Observation is usually indicated for asymptomatic cysts, as some cysts may resolve spontaneously. Additionally, many of the smaller cysts do not cause any problems. Cysts diagnosed early may respond to a temporary period of splinting or immobilization.
Aspiration is frequently recommended. Aspiration, or drawing out the fluid contents using a needle, is used to both confirm the diagnosis and to treat the condition. The area is first numbed with a local anesthetic, and a small needle is inserted to withdraw the jelly-like fluid from the sac. Compressive dressings and splinting are usually recommended. Aspiration can be used to minimize the symptoms or to avoid surgery, but is only partially successful with an approximately 50% recurrence rate.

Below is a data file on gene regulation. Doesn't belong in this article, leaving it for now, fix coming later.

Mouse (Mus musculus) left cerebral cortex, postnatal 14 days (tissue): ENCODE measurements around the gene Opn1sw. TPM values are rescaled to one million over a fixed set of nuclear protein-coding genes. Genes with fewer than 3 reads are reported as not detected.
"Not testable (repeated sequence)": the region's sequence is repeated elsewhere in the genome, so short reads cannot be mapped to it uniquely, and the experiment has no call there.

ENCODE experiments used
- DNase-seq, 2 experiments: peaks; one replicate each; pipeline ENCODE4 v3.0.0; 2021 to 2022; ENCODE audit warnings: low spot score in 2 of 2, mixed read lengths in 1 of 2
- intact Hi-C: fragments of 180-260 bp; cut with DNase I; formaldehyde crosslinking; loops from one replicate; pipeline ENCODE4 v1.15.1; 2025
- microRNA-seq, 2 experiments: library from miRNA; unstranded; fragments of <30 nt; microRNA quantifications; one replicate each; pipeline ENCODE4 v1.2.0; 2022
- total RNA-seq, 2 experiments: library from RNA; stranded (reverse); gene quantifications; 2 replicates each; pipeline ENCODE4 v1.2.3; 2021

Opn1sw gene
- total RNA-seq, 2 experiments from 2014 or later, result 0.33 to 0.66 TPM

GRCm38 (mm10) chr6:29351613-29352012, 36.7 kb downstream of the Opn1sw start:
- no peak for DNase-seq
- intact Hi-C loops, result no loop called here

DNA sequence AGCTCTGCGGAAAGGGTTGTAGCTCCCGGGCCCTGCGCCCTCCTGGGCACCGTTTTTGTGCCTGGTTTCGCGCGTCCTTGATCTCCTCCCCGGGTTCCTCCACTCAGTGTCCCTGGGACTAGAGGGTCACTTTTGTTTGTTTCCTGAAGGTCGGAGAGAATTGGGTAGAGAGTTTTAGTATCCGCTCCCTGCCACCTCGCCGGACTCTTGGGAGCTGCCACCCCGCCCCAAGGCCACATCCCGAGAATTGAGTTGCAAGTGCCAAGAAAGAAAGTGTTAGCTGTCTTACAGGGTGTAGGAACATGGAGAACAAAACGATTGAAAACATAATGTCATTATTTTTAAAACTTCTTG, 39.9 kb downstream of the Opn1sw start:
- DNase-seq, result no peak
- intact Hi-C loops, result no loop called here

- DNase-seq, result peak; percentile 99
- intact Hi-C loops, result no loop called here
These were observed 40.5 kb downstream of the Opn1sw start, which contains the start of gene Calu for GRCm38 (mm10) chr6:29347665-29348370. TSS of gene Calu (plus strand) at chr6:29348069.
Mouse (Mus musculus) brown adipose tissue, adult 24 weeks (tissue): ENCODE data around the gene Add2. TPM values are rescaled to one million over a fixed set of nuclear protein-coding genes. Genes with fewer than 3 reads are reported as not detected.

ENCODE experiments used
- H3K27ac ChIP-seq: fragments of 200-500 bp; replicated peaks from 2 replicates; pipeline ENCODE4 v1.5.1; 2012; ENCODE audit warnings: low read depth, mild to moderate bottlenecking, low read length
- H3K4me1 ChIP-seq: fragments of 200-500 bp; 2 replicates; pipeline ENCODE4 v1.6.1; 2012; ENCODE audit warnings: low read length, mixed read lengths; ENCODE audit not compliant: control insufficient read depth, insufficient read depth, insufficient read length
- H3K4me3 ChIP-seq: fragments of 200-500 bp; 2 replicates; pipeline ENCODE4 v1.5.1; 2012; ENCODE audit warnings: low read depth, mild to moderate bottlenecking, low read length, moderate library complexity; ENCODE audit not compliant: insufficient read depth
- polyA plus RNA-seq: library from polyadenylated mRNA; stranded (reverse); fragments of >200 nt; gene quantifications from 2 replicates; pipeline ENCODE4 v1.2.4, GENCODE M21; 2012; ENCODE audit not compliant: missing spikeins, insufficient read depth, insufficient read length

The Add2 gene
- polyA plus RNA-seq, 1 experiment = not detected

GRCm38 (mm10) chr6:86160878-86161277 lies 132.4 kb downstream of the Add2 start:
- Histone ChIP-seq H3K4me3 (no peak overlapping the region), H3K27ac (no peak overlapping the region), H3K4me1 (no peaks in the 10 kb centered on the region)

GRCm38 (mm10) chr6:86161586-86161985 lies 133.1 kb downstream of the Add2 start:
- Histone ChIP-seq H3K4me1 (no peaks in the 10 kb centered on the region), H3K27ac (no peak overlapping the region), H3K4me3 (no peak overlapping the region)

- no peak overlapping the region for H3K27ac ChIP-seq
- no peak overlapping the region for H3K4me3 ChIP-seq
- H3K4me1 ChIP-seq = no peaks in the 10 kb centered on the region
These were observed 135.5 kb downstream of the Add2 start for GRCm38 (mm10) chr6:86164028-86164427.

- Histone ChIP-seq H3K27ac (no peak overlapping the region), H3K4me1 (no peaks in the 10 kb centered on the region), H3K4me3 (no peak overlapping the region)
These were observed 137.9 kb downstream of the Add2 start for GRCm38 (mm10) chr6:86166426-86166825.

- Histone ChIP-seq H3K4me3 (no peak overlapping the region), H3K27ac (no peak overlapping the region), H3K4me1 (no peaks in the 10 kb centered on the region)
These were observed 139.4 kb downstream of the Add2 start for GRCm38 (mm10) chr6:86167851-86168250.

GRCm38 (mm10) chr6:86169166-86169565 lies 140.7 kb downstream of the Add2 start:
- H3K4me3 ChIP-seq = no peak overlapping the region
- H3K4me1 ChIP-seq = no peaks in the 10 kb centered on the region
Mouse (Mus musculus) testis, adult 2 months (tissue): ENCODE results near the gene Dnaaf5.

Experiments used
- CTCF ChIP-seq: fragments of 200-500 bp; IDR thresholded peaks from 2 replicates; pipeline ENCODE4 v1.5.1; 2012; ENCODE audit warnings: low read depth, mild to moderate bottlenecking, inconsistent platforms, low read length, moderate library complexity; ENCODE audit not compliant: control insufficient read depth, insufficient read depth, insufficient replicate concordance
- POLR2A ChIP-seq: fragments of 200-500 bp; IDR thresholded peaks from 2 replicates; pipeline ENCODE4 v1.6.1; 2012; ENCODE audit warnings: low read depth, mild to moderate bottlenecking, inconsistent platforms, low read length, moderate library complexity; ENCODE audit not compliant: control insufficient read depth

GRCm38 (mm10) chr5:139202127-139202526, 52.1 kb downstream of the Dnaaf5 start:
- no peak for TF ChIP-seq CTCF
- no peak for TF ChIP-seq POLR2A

Your physician may recommend surgical excision of the cyst. Surgery is a successful procedure performed as an outpatient, with a recurrence rate of less than 10%. The type of anesthetic used depends on the location of the cyst. Most distal cysts can be removed under local anesthetic. During cyst excision, your surgeon will not only remove the sac, but more importantly, the cyst’s base (or stalk) will also be removed where it originates from the joint capsule, joint bone spur, or tendon sheath.